Speaking at the Chartered Institute of Trademark Attorneys Spring Conference in London, Fraser Morrison, who handles brand protection at Edrington Distillers, suggested that criminals are focusing more on copycat products.
“Today, I’m more concerned by people who make exact replicas,” he said. “Areas like perfume and handbags are dominated by criminals. People know that lookalikes aren’t the real thing, which is why criminals are moving into copycat counterfeits.”
Counterfeiting and piracy are problems that are likely to get worse. According to an International Trademark Association-backed report, the negative impacts of counterfeiting and piracy could drain $4.2 trillion from the global economy and put 5.4 million legitimate jobs at risk by 2022.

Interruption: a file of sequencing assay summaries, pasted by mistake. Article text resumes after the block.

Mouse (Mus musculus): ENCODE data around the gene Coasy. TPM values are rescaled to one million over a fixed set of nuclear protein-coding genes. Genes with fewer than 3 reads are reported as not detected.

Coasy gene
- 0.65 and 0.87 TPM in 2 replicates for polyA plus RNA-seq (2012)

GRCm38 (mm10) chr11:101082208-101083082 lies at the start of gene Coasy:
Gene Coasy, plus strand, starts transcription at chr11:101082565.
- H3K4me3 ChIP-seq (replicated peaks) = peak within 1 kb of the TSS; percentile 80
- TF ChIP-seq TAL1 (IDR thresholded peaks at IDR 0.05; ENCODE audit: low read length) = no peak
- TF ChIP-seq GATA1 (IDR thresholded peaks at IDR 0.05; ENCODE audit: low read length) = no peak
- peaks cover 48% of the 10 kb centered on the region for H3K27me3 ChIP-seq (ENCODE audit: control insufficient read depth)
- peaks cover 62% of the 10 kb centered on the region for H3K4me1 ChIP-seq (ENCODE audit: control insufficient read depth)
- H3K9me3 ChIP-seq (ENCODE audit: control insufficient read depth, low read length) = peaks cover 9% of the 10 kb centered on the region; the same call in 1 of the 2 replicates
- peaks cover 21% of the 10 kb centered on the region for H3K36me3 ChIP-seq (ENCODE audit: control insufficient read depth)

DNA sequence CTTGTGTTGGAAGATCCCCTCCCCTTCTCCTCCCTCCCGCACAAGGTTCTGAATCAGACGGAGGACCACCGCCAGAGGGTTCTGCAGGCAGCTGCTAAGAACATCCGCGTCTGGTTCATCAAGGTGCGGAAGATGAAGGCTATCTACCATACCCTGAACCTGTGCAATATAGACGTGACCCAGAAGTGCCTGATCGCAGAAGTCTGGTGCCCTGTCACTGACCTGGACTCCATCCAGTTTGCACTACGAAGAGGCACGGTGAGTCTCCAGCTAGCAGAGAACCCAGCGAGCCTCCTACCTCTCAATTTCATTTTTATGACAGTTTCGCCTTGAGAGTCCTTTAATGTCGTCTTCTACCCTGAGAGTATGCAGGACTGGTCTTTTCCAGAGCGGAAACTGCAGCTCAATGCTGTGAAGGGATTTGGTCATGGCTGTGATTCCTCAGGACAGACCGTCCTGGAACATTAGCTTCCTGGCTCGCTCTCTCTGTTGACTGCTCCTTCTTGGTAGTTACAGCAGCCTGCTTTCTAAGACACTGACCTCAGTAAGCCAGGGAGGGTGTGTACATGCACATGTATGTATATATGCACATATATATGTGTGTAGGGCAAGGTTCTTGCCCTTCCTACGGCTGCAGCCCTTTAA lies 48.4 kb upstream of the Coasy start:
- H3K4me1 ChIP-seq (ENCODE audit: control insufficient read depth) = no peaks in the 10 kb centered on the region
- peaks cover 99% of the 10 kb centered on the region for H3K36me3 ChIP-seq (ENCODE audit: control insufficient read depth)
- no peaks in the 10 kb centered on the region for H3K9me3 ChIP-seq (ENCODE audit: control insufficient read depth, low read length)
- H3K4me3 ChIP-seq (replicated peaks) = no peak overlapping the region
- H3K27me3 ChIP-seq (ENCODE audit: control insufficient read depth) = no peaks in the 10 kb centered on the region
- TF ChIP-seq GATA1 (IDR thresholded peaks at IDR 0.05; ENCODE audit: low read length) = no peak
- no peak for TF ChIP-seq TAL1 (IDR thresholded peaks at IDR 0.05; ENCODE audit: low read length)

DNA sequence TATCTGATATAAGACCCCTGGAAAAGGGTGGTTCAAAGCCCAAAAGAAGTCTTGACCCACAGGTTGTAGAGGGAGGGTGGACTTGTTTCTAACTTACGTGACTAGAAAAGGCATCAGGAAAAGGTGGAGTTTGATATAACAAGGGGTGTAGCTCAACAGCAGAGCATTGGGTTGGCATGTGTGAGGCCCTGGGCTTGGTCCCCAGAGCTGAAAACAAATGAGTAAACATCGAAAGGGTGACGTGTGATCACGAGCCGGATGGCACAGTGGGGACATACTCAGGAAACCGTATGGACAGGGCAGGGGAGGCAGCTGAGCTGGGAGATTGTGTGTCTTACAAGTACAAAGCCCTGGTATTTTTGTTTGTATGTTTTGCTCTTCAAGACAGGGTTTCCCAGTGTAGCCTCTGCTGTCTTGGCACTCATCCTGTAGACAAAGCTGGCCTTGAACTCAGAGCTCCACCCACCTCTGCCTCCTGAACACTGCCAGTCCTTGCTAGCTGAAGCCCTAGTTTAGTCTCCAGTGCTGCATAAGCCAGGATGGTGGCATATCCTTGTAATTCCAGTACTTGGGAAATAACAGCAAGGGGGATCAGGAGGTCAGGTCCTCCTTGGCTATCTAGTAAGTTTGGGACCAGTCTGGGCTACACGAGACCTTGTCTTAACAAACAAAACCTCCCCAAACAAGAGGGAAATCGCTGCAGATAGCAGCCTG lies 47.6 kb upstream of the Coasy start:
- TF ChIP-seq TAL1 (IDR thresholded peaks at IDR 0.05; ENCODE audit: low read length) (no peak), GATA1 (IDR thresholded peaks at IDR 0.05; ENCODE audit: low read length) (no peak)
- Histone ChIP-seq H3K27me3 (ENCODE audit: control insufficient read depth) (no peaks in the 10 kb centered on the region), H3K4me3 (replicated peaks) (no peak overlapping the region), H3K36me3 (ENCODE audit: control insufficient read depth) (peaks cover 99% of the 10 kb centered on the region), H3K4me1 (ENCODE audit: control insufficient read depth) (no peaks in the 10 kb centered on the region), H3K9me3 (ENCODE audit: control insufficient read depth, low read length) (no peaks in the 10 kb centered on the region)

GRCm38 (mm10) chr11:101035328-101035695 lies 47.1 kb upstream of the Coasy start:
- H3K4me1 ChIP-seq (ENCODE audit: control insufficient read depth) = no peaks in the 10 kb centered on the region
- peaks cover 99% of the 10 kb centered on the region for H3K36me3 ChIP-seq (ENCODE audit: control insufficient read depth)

Morrison went on to add that while advancements in technology are an opportunity for brands to overcome the challenges of scale, “they’re also an opportunity for criminals”.
In another session, Simon Baggs, head of intellectual property at Wiggins and managing director of brand protection specialist Incopro, argued that technology can go a long way to dealing with the volume problem.
Incopro, for example, has identified up 2,500 websites selling fake Rolex watches in a single morning, according to Baggs.
“We are looking to see if there are new ways of blocking and dealing with these kinds of websites,” he said. “There needs to be clear remedies for this level of infringement.”